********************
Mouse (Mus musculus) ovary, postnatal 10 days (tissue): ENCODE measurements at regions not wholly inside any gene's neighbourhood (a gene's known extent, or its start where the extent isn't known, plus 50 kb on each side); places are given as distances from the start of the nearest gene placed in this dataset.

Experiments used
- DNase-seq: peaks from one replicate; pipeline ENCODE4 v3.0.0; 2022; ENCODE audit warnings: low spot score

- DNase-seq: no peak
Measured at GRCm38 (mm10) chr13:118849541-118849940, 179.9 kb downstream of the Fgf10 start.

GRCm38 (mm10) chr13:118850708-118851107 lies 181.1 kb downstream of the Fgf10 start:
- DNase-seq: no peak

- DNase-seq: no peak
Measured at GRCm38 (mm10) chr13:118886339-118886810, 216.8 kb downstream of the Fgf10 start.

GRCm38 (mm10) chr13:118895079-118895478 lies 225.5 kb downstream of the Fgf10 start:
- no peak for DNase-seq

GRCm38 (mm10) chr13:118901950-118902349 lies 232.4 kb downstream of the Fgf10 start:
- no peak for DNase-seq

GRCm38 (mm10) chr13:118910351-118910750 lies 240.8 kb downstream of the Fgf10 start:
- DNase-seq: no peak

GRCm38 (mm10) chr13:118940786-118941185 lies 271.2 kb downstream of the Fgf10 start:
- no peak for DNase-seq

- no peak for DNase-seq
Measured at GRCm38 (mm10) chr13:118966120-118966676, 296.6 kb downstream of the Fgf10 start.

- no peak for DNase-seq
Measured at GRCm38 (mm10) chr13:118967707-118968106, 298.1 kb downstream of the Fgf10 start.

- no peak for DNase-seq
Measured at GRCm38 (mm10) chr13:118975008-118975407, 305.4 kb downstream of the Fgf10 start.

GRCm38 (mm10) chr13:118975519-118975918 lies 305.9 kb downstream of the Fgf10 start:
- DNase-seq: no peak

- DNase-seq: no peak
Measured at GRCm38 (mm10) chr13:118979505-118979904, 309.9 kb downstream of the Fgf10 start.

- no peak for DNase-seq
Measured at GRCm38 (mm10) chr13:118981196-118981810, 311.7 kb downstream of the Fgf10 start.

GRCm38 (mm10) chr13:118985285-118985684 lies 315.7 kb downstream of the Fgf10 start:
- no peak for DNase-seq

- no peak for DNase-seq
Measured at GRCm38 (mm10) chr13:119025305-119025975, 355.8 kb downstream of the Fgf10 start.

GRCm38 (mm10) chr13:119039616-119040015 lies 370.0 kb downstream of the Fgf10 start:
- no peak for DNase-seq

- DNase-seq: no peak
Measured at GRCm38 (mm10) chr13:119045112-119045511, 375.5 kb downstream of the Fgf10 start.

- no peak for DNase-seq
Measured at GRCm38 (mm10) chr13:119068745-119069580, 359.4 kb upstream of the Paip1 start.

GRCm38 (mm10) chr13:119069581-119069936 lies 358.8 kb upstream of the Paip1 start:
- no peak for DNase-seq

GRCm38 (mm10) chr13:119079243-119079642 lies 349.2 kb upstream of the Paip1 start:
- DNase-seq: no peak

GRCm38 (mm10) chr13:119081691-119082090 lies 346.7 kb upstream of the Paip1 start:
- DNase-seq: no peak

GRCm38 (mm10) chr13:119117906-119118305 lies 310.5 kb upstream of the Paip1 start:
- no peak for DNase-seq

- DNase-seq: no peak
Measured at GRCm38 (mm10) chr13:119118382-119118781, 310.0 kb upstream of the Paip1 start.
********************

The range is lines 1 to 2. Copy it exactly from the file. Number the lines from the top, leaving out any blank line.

Mouse (Mus musculus) ovary, postnatal 10 days (tissue): ENCODE measurements at regions not wholly inside any gene's neighbourhood (a gene's known extent, or its start where the extent isn't known, plus 50 kb on each side); places are given as distances from the start of the nearest gene placed in this dataset.

Experiments used